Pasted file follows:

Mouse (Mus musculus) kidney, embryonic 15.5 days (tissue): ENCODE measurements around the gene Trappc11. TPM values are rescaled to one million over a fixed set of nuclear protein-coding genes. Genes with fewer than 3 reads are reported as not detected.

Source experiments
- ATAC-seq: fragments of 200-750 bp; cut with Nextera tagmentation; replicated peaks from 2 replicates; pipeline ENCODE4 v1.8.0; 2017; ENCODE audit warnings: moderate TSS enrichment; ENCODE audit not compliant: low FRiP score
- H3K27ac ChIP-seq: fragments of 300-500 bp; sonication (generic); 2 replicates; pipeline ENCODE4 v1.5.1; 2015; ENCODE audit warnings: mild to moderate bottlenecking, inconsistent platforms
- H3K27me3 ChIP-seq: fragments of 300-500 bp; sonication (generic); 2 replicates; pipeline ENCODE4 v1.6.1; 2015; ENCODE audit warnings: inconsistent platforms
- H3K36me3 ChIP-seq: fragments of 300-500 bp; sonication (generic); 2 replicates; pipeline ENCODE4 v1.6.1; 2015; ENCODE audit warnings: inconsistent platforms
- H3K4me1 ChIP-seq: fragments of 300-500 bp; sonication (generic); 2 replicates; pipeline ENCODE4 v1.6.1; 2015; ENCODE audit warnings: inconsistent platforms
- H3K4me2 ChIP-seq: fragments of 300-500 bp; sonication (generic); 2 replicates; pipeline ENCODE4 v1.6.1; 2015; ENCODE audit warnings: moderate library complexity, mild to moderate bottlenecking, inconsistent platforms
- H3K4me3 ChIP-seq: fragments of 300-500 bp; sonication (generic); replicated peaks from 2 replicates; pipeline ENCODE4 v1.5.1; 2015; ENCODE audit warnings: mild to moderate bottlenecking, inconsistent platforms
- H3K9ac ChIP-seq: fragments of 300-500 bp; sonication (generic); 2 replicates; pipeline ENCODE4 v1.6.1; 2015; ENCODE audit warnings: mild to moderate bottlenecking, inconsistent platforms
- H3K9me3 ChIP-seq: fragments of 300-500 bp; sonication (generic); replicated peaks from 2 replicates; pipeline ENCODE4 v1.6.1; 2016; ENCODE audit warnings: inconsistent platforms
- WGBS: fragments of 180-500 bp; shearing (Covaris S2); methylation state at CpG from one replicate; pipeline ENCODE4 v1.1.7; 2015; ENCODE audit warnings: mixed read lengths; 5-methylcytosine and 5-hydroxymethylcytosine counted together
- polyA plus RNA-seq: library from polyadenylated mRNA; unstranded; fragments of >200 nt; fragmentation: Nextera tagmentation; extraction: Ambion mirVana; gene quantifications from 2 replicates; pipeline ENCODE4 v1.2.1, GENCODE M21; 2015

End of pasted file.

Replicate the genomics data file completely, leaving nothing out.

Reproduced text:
Mouse (Mus musculus) kidney, embryonic 15.5 days (tissue): ENCODE measurements around the gene Trappc11. TPM values are rescaled to one million over a fixed set of nuclear protein-coding genes. Genes with fewer than 3 reads are reported as not detected.

Source experiments
- ATAC-seq: fragments of 200-750 bp; cut with Nextera tagmentation; replicated peaks from 2 replicates; pipeline ENCODE4 v1.8.0; 2017; ENCODE audit warnings: moderate TSS enrichment; ENCODE audit not compliant: low FRiP score
- H3K27ac ChIP-seq: fragments of 300-500 bp; sonication (generic); 2 replicates; pipeline ENCODE4 v1.5.1; 2015; ENCODE audit warnings: mild to moderate bottlenecking, inconsistent platforms
- H3K27me3 ChIP-seq: fragments of 300-500 bp; sonication (generic); 2 replicates; pipeline ENCODE4 v1.6.1; 2015; ENCODE audit warnings: inconsistent platforms
- H3K36me3 ChIP-seq: fragments of 300-500 bp; sonication (generic); 2 replicates; pipeline ENCODE4 v1.6.1; 2015; ENCODE audit warnings: inconsistent platforms
- H3K4me1 ChIP-seq: fragments of 300-500 bp; sonication (generic); 2 replicates; pipeline ENCODE4 v1.6.1; 2015; ENCODE audit warnings: inconsistent platforms
- H3K4me2 ChIP-seq: fragments of 300-500 bp; sonication (generic); 2 replicates; pipeline ENCODE4 v1.6.1; 2015; ENCODE audit warnings: moderate library complexity, mild to moderate bottlenecking, inconsistent platforms
- H3K4me3 ChIP-seq: fragments of 300-500 bp; sonication (generic); replicated peaks from 2 replicates; pipeline ENCODE4 v1.5.1; 2015; ENCODE audit warnings: mild to moderate bottlenecking, inconsistent platforms
- H3K9ac ChIP-seq: fragments of 300-500 bp; sonication (generic); 2 replicates; pipeline ENCODE4 v1.6.1; 2015; ENCODE audit warnings: mild to moderate bottlenecking, inconsistent platforms
- H3K9me3 ChIP-seq: fragments of 300-500 bp; sonication (generic); replicated peaks from 2 replicates; pipeline ENCODE4 v1.6.1; 2016; ENCODE audit warnings: inconsistent platforms
- WGBS: fragments of 180-500 bp; shearing (Covaris S2); methylation state at CpG from one replicate; pipeline ENCODE4 v1.1.7; 2015; ENCODE audit warnings: mixed read lengths; 5-methylcytosine and 5-hydroxymethylcytosine counted together
- polyA plus RNA-seq: library from polyadenylated mRNA; unstranded; fragments of >200 nt; fragmentation: Nextera tagmentation; extraction: Ambion mirVana; gene quantifications from 2 replicates; pipeline ENCODE4 v1.2.1, GENCODE M21; 2015